If a flood swamped subway or commuter-rail tunnels, it could devastate an urban area’s buried electrical cables and foul up transportation for days or weeks. That’s not just some fantasy-based, apocalyptic scenario dreamed up to scare us: It actually happened. Twenty years ago, in Chicago, a small leak in an unused freight tunnel expanded beneath the city and started a flood, which eventually gushed through the entire tunnel system. A quarter-million people were evacuated from the buildings above, nearly $2 billion in damages accrued, and it took 6 weeks to pump the tunnels dry.
Is there a way to prevent such a disaster? They don’t make corks or bottle-stoppers that big. Or do they? Building Blog reports that the U.S. Department of Homeland Security’s “Resilient Tunnel Project”
…has come up with a prototype 35,000-gallon “plug,” or “enormous inflatable cylinder,” in the words of PhysOrg.com, one that is “tunnel-shaped with rounded capsule-like ends” and “can be filled with water or air in minutes to seal off a section of tunnel before flooding gets out of control.”
The idea is to prevent underground floods from taking down whole subway systems or otherwise destroying subterranean logistical networks, such as telecom cables.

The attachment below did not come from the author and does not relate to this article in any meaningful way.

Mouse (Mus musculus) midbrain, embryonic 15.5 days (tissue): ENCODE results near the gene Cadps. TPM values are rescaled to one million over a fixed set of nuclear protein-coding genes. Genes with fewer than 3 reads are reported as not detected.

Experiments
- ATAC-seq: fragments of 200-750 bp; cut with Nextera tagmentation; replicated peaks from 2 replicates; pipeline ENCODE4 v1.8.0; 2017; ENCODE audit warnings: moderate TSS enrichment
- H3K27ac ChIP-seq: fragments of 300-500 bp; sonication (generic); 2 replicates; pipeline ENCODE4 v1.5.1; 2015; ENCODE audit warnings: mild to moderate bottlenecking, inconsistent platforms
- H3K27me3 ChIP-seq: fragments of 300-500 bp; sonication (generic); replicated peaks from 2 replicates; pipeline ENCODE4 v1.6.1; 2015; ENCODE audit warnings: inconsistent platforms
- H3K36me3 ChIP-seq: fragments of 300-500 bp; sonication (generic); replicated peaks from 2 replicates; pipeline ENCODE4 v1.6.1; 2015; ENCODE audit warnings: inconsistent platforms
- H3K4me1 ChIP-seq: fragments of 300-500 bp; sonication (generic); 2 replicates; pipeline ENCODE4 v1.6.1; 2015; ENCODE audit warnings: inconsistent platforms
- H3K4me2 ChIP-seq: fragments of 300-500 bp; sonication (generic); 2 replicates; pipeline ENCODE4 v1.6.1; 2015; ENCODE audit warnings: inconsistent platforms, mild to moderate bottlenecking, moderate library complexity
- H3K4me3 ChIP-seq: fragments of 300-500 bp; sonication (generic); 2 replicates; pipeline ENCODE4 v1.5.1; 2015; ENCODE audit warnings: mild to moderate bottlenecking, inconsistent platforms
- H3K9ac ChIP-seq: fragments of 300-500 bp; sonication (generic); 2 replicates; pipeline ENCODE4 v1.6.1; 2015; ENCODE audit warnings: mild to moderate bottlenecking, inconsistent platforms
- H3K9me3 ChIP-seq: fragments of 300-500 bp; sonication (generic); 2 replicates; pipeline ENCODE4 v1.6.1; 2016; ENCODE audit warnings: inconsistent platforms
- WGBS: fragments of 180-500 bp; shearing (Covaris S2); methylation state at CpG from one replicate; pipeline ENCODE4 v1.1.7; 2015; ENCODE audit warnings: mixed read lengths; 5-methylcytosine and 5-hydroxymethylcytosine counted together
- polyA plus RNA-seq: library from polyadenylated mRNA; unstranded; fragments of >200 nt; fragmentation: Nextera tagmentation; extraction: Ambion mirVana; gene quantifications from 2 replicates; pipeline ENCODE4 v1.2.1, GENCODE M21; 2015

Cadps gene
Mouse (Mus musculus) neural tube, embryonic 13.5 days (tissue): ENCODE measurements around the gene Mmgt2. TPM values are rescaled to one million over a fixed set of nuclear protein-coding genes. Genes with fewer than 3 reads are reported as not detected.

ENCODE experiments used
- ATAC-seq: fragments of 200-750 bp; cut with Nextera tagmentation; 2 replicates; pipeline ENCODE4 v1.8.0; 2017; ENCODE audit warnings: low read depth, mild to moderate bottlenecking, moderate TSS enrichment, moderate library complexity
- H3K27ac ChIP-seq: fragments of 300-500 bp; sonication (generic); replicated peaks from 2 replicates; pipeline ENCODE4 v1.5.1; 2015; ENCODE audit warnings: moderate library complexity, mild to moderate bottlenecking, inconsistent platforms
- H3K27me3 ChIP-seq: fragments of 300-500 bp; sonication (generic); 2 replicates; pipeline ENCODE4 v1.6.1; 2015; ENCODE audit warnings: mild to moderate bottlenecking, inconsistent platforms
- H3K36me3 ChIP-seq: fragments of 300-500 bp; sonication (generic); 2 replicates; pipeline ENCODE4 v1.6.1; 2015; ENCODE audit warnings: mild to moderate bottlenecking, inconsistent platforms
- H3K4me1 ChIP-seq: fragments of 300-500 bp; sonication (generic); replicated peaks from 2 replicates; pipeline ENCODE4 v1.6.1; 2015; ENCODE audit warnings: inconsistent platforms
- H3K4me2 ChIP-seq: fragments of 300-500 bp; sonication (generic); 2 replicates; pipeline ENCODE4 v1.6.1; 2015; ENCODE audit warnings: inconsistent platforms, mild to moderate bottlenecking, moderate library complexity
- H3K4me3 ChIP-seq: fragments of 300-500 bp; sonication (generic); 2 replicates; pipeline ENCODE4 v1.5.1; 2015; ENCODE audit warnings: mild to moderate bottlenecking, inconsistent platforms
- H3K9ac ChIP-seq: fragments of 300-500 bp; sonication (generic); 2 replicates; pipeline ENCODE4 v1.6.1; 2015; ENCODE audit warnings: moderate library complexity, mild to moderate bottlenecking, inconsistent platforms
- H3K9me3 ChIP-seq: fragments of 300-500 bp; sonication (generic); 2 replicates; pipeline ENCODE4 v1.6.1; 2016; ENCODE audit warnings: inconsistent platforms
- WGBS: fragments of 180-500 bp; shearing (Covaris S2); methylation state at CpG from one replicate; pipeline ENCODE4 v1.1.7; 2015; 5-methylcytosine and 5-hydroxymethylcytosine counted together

One of the companies that helped design and test the plug has many years of experience with puncture-proof materials: It designed space suits for NASA.
According to Homeland Security,
…the plug itself is made from tear-resistant fabrics—including liquid-crystal polymers—that can expand around irregular surfaces and objects, producing, in effect, an impassable blockade. The plug inflates (with water or air) to dimensions of roughly 32-feet-long and by 16-feet-wide, and holds 35,000 gallons, about the same capacity as a medium-sized backyard swimming pool. When not in use, the plug packs down to a small storage space in the tunnel, ready for remote, immediate inflation in an emergency from the tunnel system’s command center.
I realize that this is not the typical political story that one generally finds here at Occasional Planet. It is, however, a story about knowledge-based, creative problem-solving and imagination at work for the common good of our country—activities worthy of emulation by today’s cohort of Congressional politicians, whose tunnel vision [yes, pun intended] extends only as far as the next election.